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28 Facts about Arthur Conan Doyle

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Arthur Conan Doyle

Below are 28 facts that you may not have known about Sherlock's creator.

1. He was born Arthur Ignatius Conan Doyle, on the 22 May 1859, in Edinburgh, Scotland.

2. Both of his parents were Catholics. His mother was Irish-Catholic, and his father, although born in England, was of Irish-Catholic descent.

3. His father was an alcoholic.

4. At the age of nine, his wealthy uncles sent him to the Roman Catholic Jesuit preparatory school Hodder Place, Stonyhurst.

5. After Hodder Place, he went to the Jesuit school Stella Matutina in Feldkirch, Austria.

6. Being surrounded by Catholicism didn’t work too well on the young Doyle, and by the time he left, he had rejected organised religion and become an agnostic.

7. From 1876 to 1881 he studied medicine at the University of Edinburgh Medical School.

8. While studying medicine, he began writing and his first published piece ‘The Mystery of Sasassa Valley’, was printed in Chambers’s Edinburgh Journal on 6 September 1879.

9. He was a doctor on a whaling vessel, and later, after graduating, he was a ship’s surgeon on the SS Mayumba during a voyage to the West African coast.

10. In 1882, he set up a practice in Portsmouth.

11. Not being very successful at first, he started writing again.

12. A Study In Scarlet was taken up by Ward Lock and Co on 20 November 1886, and Doyle got £25 for all rights to the story.

13. He used to play football as a goalkeeper for Portsmouth Association Football Club, an amateur side, under the pseudonym A. C. Smith.

14. He also played cricket for the Marylebone Cricket Club.

15. In 1885 he married Mary Louise Hawkins, but she suffered from tuberculosis and died on 4 July 1906.

16. He then married Jean Elizabeth Leckie, whom he had first met and fallen in love with in 1897. He had maintained a platonic relationship with Jean while his first wife was still alive, out of loyalty to her.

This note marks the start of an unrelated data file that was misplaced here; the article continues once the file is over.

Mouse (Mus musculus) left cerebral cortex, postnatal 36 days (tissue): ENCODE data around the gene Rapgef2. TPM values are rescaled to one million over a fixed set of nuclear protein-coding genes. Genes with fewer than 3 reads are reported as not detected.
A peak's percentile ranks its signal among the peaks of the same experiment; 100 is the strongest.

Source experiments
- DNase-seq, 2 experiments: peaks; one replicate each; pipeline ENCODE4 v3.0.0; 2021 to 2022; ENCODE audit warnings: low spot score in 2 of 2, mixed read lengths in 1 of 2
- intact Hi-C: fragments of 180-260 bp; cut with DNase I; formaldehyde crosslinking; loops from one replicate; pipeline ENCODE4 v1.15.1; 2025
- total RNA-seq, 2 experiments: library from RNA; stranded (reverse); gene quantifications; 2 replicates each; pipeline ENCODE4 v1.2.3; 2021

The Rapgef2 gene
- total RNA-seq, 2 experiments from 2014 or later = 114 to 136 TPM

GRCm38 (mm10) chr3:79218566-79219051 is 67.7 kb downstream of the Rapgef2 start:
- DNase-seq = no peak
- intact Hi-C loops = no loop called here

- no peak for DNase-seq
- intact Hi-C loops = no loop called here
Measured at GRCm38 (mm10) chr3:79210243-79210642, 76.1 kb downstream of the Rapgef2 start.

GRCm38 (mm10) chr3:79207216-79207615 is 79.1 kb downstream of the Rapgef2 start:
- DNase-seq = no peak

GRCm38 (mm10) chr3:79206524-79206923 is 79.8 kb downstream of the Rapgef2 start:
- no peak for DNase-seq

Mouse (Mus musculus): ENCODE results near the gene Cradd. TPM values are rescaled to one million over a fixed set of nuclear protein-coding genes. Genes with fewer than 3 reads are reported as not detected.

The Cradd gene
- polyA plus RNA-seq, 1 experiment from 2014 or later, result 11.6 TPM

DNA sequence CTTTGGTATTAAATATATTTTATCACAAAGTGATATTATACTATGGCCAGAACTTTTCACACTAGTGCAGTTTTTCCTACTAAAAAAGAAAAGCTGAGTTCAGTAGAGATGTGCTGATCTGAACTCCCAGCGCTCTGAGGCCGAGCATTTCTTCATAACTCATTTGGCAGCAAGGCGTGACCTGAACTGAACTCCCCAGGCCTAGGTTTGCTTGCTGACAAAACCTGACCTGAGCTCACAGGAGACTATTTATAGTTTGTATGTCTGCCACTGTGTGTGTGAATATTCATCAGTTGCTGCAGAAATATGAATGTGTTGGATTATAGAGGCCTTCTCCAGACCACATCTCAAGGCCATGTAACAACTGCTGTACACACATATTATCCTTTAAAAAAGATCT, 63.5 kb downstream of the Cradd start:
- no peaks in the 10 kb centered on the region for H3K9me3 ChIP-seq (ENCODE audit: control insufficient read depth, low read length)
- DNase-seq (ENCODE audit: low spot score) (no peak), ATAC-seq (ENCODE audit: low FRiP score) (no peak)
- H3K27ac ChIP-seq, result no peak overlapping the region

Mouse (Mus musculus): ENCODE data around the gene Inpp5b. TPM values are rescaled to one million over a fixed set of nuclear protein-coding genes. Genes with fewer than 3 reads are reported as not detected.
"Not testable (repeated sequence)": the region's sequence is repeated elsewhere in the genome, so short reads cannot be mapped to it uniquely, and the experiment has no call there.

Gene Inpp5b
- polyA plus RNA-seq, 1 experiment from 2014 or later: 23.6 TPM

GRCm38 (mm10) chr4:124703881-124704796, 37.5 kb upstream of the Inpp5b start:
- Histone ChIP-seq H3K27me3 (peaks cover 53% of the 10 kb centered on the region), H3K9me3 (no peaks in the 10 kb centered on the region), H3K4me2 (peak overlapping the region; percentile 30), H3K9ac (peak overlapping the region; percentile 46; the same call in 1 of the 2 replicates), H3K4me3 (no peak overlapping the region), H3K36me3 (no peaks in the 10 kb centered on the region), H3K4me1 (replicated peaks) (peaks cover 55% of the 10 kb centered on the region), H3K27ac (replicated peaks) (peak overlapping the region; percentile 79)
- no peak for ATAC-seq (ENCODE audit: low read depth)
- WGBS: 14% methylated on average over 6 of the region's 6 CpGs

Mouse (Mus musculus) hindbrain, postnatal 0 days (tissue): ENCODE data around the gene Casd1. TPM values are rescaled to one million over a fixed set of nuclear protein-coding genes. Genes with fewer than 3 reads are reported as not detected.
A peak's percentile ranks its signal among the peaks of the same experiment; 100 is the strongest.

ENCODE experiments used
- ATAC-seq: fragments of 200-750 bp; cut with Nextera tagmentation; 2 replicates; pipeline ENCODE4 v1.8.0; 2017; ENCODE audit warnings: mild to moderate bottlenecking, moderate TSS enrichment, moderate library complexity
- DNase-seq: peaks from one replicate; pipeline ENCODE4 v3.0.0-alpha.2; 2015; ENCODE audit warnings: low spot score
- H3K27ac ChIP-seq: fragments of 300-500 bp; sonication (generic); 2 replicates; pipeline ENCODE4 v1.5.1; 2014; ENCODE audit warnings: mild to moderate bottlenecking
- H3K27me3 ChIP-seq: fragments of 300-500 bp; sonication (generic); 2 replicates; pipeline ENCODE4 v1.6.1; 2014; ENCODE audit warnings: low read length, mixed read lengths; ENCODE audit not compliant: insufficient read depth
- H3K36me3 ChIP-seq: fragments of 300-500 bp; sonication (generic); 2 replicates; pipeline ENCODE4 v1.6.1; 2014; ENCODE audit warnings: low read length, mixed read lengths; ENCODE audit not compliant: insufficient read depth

17. He fathered five children.

18. When he told his mother that he was thinking of killing off Holmes, she replied, “You won’t! You can’t! You mustn’t!”

19. Disregarding her completely, he killed him off anyway, only to be forced to bring him back because of public outrage.

20. During the early years of the 20th century, he twice stood for Parliament as a Liberal Unionist, but although he received a respectable vote, he was not elected.

21. He once wrote a short work titled ‘The War in South Africa: Its Cause and Conduct’, which justified the UK’s role in the Boer War.

22. He turned to spiritualism after the death of his wife, his brother, 2 brother-in-laws, and his son.

23. He was taken in by the Cottingley fairies hoax, and wrote a book about it.

24. He used to be friends with Harry Houdini, and became convinced that Houdini had supernatural powers. The two fell out over this, after Houdini told him that they were just illusions.

25. He was a member of the renowned supernatural organisation The Ghost Club.

26. He died from a heart attack on 7 July 1930, aged 71.

27. His last words were directed at his wife: “You are wonderful”.

28. The epitaph on his gravestone in the churchyard reads, in part: “Steel true/Blade straight/Arthur Conan Doyle/Knight/Patriot, Physician, and man of letters”.

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